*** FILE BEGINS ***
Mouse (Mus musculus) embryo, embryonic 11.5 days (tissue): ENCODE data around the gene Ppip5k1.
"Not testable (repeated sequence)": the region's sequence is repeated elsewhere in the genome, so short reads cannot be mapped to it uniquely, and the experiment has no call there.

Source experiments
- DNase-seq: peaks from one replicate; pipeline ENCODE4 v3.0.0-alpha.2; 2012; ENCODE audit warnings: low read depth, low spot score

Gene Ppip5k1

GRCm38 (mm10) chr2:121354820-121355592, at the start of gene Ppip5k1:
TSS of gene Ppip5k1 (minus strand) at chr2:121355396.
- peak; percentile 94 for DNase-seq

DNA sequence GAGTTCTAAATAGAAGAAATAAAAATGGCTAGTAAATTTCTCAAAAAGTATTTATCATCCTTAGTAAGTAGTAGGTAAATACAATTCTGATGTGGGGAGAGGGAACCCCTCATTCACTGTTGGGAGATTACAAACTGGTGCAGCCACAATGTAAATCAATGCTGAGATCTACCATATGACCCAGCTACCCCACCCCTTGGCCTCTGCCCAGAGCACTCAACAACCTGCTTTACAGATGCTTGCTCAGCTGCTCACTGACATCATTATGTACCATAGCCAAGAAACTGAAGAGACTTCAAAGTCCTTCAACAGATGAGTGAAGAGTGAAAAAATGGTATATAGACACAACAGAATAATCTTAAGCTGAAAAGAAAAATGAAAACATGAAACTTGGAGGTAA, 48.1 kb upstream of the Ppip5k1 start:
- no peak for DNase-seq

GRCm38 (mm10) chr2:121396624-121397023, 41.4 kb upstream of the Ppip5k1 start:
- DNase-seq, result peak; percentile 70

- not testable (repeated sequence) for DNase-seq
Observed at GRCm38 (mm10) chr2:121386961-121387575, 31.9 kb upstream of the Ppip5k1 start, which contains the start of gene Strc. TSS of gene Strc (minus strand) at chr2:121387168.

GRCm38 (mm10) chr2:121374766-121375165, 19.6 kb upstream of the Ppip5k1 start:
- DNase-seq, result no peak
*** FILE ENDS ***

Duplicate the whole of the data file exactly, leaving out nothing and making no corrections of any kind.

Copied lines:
Mouse (Mus musculus) embryo, embryonic 11.5 days (tissue): ENCODE data around the gene Ppip5k1.
"Not testable (repeated sequence)": the region's sequence is repeated elsewhere in the genome, so short reads cannot be mapped to it uniquely, and the experiment has no call there.

Source experiments
- DNase-seq: peaks from one replicate; pipeline ENCODE4 v3.0.0-alpha.2; 2012; ENCODE audit warnings: low read depth, low spot score

Gene Ppip5k1

GRCm38 (mm10) chr2:121354820-121355592, at the start of gene Ppip5k1:
TSS of gene Ppip5k1 (minus strand) at chr2:121355396.
- peak; percentile 94 for DNase-seq

DNA sequence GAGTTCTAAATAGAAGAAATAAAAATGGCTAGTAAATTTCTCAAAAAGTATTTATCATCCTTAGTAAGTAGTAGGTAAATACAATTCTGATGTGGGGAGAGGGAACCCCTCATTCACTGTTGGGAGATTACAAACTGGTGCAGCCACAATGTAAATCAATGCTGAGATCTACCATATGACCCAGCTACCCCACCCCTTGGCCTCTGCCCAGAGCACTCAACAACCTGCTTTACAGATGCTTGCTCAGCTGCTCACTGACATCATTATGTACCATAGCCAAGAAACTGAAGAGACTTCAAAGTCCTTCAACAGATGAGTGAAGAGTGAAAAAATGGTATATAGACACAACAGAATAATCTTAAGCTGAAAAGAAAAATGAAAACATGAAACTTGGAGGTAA, 48.1 kb upstream of the Ppip5k1 start:
- no peak for DNase-seq

GRCm38 (mm10) chr2:121396624-121397023, 41.4 kb upstream of the Ppip5k1 start:
- DNase-seq, result peak; percentile 70

- not testable (repeated sequence) for DNase-seq
Observed at GRCm38 (mm10) chr2:121386961-121387575, 31.9 kb upstream of the Ppip5k1 start, which contains the start of gene Strc. TSS of gene Strc (minus strand) at chr2:121387168.

GRCm38 (mm10) chr2:121374766-121375165, 19.6 kb upstream of the Ppip5k1 start:
- DNase-seq, result no peak